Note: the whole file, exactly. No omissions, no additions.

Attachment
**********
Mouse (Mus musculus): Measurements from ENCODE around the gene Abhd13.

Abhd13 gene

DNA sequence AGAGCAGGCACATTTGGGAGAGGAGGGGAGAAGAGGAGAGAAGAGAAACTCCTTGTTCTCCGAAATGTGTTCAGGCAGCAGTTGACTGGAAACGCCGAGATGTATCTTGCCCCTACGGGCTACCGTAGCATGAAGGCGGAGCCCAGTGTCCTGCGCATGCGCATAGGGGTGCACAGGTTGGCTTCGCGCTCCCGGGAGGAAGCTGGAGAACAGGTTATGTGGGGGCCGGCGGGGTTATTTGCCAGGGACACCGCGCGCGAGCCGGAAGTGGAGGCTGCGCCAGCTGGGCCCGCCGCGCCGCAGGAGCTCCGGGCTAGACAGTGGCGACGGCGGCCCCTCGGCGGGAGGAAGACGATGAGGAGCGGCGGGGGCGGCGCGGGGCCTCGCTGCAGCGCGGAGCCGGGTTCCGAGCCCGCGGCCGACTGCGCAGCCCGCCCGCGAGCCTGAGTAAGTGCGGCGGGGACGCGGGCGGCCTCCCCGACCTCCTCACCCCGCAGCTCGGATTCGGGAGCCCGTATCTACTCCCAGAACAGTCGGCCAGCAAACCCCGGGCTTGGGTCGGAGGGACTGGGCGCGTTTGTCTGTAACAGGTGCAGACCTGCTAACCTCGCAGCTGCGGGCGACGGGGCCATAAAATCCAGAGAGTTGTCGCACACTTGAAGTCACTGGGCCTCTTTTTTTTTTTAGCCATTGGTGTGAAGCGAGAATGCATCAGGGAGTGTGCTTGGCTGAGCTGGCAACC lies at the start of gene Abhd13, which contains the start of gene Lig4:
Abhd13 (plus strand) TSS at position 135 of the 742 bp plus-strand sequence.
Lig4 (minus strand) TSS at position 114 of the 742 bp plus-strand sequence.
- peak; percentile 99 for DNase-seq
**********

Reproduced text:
Mouse (Mus musculus): Measurements from ENCODE around the gene Abhd13.

Abhd13 gene

DNA sequence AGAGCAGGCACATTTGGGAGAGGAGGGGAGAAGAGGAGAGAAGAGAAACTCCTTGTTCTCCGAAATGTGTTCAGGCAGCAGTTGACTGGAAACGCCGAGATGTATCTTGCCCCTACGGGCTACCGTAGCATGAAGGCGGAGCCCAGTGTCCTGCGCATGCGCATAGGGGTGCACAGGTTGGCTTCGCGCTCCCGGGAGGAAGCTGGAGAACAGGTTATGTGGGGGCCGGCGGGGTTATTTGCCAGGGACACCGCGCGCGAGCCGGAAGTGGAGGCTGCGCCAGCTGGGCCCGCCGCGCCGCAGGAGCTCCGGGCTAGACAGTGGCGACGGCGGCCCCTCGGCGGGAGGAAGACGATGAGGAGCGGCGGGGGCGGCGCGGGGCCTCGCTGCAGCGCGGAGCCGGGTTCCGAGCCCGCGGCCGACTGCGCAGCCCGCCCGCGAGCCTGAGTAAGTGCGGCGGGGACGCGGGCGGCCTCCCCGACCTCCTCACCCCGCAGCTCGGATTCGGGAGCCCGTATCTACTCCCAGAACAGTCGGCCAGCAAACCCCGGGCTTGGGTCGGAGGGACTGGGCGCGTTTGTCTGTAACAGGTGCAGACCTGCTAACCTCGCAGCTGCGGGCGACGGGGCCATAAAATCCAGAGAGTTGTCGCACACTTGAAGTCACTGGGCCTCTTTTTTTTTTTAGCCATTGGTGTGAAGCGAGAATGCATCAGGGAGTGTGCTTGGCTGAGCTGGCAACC lies at the start of gene Abhd13, which contains the start of gene Lig4:
Abhd13 (plus strand) TSS at position 135 of the 742 bp plus-strand sequence.
Lig4 (minus strand) TSS at position 114 of the 742 bp plus-strand sequence.
- peak; percentile 99 for DNase-seq